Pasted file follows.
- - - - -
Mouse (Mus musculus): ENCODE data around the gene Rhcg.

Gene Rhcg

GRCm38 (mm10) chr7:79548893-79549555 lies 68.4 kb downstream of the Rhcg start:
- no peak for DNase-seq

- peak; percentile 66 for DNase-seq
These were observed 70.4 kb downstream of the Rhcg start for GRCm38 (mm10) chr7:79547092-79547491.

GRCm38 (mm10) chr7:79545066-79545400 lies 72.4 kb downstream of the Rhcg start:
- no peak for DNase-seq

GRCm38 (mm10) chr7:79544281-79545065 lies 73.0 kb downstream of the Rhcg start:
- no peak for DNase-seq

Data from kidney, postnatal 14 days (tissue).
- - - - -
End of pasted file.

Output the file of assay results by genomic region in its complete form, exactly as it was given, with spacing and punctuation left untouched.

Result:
Mouse (Mus musculus): ENCODE data around the gene Rhcg.

Gene Rhcg

GRCm38 (mm10) chr7:79548893-79549555 lies 68.4 kb downstream of the Rhcg start:
- no peak for DNase-seq

- peak; percentile 66 for DNase-seq
These were observed 70.4 kb downstream of the Rhcg start for GRCm38 (mm10) chr7:79547092-79547491.

GRCm38 (mm10) chr7:79545066-79545400 lies 72.4 kb downstream of the Rhcg start:
- no peak for DNase-seq

GRCm38 (mm10) chr7:79544281-79545065 lies 73.0 kb downstream of the Rhcg start:
- no peak for DNase-seq

Data from kidney, postnatal 14 days (tissue).